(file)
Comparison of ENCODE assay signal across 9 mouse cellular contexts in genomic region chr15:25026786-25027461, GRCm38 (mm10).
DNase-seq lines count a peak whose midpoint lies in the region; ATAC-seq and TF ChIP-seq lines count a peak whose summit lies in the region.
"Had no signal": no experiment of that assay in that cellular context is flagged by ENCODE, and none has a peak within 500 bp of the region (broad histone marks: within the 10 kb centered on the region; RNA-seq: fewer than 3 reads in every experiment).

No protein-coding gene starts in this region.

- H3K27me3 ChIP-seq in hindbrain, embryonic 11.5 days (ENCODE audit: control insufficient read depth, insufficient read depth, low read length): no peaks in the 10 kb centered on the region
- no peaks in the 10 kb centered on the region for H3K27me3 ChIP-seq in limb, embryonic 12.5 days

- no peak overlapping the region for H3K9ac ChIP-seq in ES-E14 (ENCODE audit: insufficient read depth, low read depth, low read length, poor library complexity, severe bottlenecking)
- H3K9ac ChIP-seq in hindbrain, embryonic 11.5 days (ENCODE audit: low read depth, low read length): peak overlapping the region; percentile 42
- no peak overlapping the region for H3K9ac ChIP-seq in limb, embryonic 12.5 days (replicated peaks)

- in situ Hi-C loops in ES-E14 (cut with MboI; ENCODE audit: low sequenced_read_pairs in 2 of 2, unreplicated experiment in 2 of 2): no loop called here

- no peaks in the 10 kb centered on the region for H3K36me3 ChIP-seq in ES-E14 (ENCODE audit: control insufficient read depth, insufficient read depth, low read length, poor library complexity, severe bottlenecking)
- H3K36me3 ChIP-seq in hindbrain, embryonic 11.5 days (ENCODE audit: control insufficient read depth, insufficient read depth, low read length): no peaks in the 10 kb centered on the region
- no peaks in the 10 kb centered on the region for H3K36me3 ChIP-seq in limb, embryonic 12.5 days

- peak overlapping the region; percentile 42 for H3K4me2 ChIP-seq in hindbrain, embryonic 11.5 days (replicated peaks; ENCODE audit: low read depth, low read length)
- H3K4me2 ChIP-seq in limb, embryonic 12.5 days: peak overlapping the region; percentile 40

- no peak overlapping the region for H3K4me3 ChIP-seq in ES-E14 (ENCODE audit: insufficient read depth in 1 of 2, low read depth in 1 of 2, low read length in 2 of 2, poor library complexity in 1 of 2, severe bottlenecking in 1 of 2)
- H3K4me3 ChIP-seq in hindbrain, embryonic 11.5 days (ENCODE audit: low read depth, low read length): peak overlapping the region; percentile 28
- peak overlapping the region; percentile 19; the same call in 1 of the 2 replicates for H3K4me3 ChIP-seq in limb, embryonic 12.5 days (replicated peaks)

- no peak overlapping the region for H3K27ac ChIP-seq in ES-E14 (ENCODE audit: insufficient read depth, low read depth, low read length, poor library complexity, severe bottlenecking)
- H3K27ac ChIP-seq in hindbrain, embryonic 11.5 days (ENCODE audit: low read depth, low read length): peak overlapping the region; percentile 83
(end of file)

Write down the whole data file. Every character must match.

Comparison of ENCODE assay signal across 9 mouse cellular contexts in genomic region chr15:25026786-25027461, GRCm38 (mm10).
DNase-seq lines count a peak whose midpoint lies in the region; ATAC-seq and TF ChIP-seq lines count a peak whose summit lies in the region.
"Had no signal": no experiment of that assay in that cellular context is flagged by ENCODE, and none has a peak within 500 bp of the region (broad histone marks: within the 10 kb centered on the region; RNA-seq: fewer than 3 reads in every experiment).

No protein-coding gene starts in this region.

- H3K27me3 ChIP-seq in hindbrain, embryonic 11.5 days (ENCODE audit: control insufficient read depth, insufficient read depth, low read length): no peaks in the 10 kb centered on the region
- no peaks in the 10 kb centered on the region for H3K27me3 ChIP-seq in limb, embryonic 12.5 days

- no peak overlapping the region for H3K9ac ChIP-seq in ES-E14 (ENCODE audit: insufficient read depth, low read depth, low read length, poor library complexity, severe bottlenecking)
- H3K9ac ChIP-seq in hindbrain, embryonic 11.5 days (ENCODE audit: low read depth, low read length): peak overlapping the region; percentile 42
- no peak overlapping the region for H3K9ac ChIP-seq in limb, embryonic 12.5 days (replicated peaks)

- in situ Hi-C loops in ES-E14 (cut with MboI; ENCODE audit: low sequenced_read_pairs in 2 of 2, unreplicated experiment in 2 of 2): no loop called here

- no peaks in the 10 kb centered on the region for H3K36me3 ChIP-seq in ES-E14 (ENCODE audit: control insufficient read depth, insufficient read depth, low read length, poor library complexity, severe bottlenecking)
- H3K36me3 ChIP-seq in hindbrain, embryonic 11.5 days (ENCODE audit: control insufficient read depth, insufficient read depth, low read length): no peaks in the 10 kb centered on the region
- no peaks in the 10 kb centered on the region for H3K36me3 ChIP-seq in limb, embryonic 12.5 days

- peak overlapping the region; percentile 42 for H3K4me2 ChIP-seq in hindbrain, embryonic 11.5 days (replicated peaks; ENCODE audit: low read depth, low read length)
- H3K4me2 ChIP-seq in limb, embryonic 12.5 days: peak overlapping the region; percentile 40

- no peak overlapping the region for H3K4me3 ChIP-seq in ES-E14 (ENCODE audit: insufficient read depth in 1 of 2, low read depth in 1 of 2, low read length in 2 of 2, poor library complexity in 1 of 2, severe bottlenecking in 1 of 2)
- H3K4me3 ChIP-seq in hindbrain, embryonic 11.5 days (ENCODE audit: low read depth, low read length): peak overlapping the region; percentile 28
- peak overlapping the region; percentile 19; the same call in 1 of the 2 replicates for H3K4me3 ChIP-seq in limb, embryonic 12.5 days (replicated peaks)

- no peak overlapping the region for H3K27ac ChIP-seq in ES-E14 (ENCODE audit: insufficient read depth, low read depth, low read length, poor library complexity, severe bottlenecking)
- H3K27ac ChIP-seq in hindbrain, embryonic 11.5 days (ENCODE audit: low read depth, low read length): peak overlapping the region; percentile 83